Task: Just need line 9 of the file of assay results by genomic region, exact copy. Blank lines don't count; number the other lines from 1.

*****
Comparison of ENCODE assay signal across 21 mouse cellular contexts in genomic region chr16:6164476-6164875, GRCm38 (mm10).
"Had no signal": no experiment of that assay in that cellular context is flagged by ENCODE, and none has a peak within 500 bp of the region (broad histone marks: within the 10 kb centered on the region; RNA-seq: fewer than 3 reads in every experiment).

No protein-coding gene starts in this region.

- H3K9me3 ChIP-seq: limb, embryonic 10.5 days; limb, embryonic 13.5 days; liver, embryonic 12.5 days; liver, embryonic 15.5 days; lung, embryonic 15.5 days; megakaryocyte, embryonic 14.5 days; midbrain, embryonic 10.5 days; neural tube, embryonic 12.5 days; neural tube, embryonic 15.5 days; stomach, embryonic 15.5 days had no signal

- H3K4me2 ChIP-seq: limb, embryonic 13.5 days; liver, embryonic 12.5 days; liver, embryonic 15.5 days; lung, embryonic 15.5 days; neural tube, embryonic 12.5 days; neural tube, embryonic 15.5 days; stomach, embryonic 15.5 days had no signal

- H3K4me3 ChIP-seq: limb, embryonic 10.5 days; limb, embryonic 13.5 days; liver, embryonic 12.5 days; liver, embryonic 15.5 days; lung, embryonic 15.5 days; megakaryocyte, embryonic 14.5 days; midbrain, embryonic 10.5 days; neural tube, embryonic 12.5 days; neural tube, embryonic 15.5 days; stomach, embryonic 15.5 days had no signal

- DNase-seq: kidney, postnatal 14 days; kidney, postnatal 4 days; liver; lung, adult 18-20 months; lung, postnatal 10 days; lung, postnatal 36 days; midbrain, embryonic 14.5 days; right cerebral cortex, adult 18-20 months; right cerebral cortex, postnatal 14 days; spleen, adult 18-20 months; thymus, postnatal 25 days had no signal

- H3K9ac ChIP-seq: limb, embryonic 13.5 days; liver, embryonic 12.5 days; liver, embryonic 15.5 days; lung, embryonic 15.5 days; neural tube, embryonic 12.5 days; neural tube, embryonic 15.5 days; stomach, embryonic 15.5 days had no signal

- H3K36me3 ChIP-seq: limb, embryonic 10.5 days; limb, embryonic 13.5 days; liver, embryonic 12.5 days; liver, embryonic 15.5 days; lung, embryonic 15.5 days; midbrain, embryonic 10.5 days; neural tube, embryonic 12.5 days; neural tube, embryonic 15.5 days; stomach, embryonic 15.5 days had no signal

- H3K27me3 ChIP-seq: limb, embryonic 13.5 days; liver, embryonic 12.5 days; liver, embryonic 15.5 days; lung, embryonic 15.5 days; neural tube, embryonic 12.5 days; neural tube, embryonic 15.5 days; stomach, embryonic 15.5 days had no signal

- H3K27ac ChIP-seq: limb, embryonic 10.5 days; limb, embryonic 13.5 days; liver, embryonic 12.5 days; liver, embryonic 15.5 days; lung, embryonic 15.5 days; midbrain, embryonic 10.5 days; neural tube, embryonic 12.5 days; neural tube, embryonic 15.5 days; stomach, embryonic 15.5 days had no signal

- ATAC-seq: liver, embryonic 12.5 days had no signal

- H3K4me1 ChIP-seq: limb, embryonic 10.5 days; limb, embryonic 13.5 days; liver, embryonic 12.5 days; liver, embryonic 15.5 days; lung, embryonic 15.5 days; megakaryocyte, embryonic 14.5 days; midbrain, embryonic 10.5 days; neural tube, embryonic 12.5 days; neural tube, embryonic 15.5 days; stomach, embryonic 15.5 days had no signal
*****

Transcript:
- H3K36me3 ChIP-seq: limb, embryonic 10.5 days; limb, embryonic 13.5 days; liver, embryonic 12.5 days; liver, embryonic 15.5 days; lung, embryonic 15.5 days; midbrain, embryonic 10.5 days; neural tube, embryonic 12.5 days; neural tube, embryonic 15.5 days; stomach, embryonic 15.5 days had no signal